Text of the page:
Sir Michael Cullen says the Tax Working Group is looking for ways to stop any capital gains tax from eating into people's KiwiSaver accounts.
"There's still a lot of detail to be worked through, so it's very hard to give examples of how it might work in particular cases because there are some things we haven't really looked at," Sir Michael told The AM Show on Friday.
"We've done a lot of work, particularly around some of the consequential details of the extension of capital income taxation, but as I say, some quite important bits are yet to be properly considered."
Under questioning in Parliament on Thursday, Finance Minister Grant Robertson wouldn't rule out the tax applying to KiwiSaver.
"Will he today rule out applying a capital gains tax to the 2.8 million Kiwis with KiwiSaver accounts in New Zealand?" asked National MP Paul Goldsmith.
"The working group's report was released today," replied Mr Robertson. "It is their report; it is an interim report. What we are focused on is making sure that we get a fairer and more balanced tax system than the one we inherited."
Sir Michael, a former Finance Minister himself, told The AM Show the Tax Working Group will be looking at ways to "offset" taxes on KiwiSaver savings.
"We don't want to end up with a reduction in the returns to low- and middle-income earners in KiwiSaver. One of the best ways of doing that of course... is to look at much heavier regulation of the fees they charge in KiwiSaver schemes."
He said there's no reason providers should be "clipping the ticket" more than 0.5 percent - a Canstar survey in 2016 found many are charging double that.
Minister of Commerce and Consumer Affairs Kris Faafoi told The AM Show fees will be looked at next year, as part of a review of default KiwiSaver providers.
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"We've told providers that fees will be part of that. Fees are just one part of the KiwiSaver puzzle, and I think there are other things we need to look at which are more important... people taking active management of their KiwiSaver accounts, being in the right [plan]."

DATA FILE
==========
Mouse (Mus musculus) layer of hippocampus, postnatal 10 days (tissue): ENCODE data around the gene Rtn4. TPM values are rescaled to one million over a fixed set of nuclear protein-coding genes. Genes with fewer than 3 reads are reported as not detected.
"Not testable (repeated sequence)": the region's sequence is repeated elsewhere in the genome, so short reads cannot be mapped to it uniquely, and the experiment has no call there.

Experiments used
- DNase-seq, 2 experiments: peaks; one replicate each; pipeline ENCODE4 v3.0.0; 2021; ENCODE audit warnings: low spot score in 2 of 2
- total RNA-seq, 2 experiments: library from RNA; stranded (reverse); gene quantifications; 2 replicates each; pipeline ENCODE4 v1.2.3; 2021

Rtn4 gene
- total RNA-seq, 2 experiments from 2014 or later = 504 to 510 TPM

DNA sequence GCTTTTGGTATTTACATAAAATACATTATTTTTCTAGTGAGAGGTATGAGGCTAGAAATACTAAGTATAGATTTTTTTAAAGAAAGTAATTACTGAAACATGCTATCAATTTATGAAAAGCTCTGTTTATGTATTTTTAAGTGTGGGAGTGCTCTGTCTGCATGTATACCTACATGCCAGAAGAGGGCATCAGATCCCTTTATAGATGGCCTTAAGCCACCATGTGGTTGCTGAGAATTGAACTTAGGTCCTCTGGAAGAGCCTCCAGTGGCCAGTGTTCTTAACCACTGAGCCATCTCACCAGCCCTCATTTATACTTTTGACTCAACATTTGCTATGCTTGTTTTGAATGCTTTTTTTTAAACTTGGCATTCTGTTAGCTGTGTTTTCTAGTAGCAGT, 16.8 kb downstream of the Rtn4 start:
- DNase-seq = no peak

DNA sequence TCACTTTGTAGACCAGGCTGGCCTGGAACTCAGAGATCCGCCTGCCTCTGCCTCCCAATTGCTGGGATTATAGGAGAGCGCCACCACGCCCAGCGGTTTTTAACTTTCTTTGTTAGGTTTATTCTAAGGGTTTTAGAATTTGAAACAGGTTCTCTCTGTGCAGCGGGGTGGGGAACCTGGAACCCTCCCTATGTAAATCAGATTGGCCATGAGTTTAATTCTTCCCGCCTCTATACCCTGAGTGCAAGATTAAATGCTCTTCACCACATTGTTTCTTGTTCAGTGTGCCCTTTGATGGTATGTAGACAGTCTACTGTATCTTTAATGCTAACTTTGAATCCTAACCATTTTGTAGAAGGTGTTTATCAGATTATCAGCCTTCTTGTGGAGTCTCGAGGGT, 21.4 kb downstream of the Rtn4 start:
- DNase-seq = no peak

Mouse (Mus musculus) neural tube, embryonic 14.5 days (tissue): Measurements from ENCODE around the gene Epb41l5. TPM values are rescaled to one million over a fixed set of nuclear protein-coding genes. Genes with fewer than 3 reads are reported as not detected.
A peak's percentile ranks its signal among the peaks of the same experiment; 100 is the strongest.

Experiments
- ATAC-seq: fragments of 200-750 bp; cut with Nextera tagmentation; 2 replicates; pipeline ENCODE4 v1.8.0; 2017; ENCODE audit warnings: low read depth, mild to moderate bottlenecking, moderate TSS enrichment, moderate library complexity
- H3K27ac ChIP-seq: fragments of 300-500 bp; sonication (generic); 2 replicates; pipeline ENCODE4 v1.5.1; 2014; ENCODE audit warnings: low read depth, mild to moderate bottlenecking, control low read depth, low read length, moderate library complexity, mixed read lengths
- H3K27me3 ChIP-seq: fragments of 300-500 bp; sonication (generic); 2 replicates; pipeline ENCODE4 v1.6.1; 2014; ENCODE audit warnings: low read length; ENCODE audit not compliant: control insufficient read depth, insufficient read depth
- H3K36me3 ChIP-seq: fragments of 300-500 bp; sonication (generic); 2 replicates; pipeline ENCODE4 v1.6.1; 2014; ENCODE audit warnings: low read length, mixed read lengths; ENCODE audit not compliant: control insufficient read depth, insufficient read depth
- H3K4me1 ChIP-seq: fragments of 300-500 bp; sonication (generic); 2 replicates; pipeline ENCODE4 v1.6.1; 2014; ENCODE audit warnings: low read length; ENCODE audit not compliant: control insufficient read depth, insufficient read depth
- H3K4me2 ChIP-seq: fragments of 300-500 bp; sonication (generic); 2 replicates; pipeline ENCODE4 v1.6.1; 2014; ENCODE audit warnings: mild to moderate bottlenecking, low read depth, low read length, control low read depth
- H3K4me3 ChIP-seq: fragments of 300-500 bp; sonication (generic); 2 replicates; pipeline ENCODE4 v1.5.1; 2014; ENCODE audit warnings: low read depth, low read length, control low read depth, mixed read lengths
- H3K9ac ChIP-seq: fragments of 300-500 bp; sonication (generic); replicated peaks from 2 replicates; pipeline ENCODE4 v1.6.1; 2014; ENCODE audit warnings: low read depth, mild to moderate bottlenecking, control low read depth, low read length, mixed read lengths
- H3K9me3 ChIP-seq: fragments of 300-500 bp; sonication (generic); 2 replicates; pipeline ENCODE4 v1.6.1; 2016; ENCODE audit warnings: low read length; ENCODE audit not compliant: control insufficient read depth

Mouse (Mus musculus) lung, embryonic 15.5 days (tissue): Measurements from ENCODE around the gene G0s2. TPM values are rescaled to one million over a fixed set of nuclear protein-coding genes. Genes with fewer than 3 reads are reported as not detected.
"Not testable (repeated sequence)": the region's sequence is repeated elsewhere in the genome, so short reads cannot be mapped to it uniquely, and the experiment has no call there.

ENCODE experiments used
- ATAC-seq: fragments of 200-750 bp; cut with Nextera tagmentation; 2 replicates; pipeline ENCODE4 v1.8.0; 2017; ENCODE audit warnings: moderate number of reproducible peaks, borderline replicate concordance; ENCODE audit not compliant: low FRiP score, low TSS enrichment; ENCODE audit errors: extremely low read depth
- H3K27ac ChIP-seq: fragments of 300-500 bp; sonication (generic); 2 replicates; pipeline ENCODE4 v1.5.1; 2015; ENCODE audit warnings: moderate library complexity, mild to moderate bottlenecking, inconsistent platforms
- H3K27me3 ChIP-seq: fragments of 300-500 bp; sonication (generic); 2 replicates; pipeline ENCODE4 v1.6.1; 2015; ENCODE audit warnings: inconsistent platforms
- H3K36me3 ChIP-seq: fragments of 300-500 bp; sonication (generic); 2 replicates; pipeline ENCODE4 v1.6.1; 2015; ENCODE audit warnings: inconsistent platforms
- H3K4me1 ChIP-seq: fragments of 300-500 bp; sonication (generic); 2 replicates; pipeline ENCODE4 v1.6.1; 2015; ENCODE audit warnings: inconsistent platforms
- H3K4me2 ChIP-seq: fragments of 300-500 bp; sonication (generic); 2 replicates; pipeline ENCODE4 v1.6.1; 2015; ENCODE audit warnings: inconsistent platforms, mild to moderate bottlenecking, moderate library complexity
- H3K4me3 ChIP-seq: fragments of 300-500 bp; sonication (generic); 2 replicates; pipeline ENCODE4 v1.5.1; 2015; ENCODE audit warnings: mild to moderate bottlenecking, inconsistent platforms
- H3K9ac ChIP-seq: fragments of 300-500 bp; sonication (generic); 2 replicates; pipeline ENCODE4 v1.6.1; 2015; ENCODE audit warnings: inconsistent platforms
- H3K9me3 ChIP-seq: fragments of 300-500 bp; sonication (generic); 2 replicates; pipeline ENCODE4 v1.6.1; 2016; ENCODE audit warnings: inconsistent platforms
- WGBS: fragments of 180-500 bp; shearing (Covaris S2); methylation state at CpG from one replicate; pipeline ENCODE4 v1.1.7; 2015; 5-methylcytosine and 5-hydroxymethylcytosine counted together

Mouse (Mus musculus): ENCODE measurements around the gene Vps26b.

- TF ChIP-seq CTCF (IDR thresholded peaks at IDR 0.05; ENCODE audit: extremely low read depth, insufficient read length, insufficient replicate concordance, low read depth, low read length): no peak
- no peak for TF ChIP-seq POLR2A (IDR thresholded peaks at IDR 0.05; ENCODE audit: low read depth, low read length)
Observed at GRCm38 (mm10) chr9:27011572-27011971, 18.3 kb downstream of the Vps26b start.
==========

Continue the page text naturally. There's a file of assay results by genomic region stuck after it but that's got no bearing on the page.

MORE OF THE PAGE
He said it would be a "pretty extreme" step to cap the fees providers can charge, and getting Kiwis onto better plans would have a much bigger impact on their savings.
"A lot of New Zealanders will put their default schemes on very conservative settings and not necessarily make as much money as we would like them to have."
National MP Judith Collins, a former tax lawyer, told The AM Show any capital gains tax would be removed once National got back into power.
Tax system 'needs to be fairer'
Sir Michael, who infamously dragged his heels on tax cuts as the previous Labour Government posted a string of Budget surpluses, said any capital gains tax would have to be "fiscally-neutral" - but not in the way National's GST hike was.
"The trouble was, it was only revenue-neutral for the great majority of people. For those in the top 5 to 10 percent it was highly revenue-positive, because the increase in GST by no means paid for the cut in the top tax rate.
"We're looking here at a situation where wealth is heavily concentrated in the top 10 or 20 percent of the population, so if we're taxing that a bit more through capital income taxation, we can actually increase income at the bottom end in a variety of ways."
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Mr Faafoi agrees the tax system "needs to be fairer".
"What I don't want to have is a continuation of the situation here in New Zealand, which is if you can afford to pay an accountant, you pay less tax. That's a problem we've had for some time."
Ms Collins said it was "total rubbish" to offer Kiwis at the lower-end of the income scale a tax break because "most people in that particular income level don't pay any tax anyway".
She also said the cost of administrating a capital gains tax would be "enormous" because people may be required to get valuations done on assets like property, artworks and jewellery.
But Sir Michael says there are people on the same incomes - even at the lower ends - who are being taxed differently, and that's not fair.
"If you think of two people, say they're on about the full-time average income of $50,000 a year. Let's suppose one of them has $25,000 from their labour incomes, wages salary, whatever; and $25,000 from capital income selling assets of one sort or another. The other has $50,000 of labour income.
"The second person pays a lot more tax than the first person. It's not a bit - it's a lot more tax...
"If you're not taxing capital income, you're creating that problem across the board in terms of comparing people in like situations and the amount of tax they pay. It's not fair."
The Tax Working Group's final report is due in February.